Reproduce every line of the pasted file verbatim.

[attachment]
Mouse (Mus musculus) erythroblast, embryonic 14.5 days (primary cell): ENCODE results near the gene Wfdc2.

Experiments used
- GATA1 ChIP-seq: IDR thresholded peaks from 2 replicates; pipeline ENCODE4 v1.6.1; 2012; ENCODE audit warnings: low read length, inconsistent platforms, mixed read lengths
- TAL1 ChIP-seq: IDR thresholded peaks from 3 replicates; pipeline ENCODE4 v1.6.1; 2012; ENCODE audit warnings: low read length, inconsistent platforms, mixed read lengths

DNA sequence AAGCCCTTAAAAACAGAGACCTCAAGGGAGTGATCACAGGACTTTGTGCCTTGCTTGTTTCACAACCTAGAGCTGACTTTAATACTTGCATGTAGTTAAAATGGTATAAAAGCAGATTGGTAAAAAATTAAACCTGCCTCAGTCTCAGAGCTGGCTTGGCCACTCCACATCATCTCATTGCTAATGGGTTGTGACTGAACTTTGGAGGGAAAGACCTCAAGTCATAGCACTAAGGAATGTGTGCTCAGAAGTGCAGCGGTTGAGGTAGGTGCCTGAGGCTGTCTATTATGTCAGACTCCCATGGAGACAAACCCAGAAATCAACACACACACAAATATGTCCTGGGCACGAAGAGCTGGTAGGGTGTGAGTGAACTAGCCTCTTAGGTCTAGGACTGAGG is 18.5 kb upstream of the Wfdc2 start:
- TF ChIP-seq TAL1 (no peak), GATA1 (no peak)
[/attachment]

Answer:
Mouse (Mus musculus) erythroblast, embryonic 14.5 days (primary cell): ENCODE results near the gene Wfdc2.

Experiments used
- GATA1 ChIP-seq: IDR thresholded peaks from 2 replicates; pipeline ENCODE4 v1.6.1; 2012; ENCODE audit warnings: low read length, inconsistent platforms, mixed read lengths
- TAL1 ChIP-seq: IDR thresholded peaks from 3 replicates; pipeline ENCODE4 v1.6.1; 2012; ENCODE audit warnings: low read length, inconsistent platforms, mixed read lengths

DNA sequence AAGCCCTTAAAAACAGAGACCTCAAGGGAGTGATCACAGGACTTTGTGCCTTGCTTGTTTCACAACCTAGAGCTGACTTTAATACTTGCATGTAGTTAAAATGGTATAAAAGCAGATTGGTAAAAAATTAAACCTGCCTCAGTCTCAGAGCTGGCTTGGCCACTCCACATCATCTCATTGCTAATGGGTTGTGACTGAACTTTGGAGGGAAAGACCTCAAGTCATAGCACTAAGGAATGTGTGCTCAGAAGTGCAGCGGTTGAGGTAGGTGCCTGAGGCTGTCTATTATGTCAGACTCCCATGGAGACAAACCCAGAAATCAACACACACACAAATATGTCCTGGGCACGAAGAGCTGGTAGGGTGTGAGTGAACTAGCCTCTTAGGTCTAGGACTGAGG is 18.5 kb upstream of the Wfdc2 start:
- TF ChIP-seq TAL1 (no peak), GATA1 (no peak)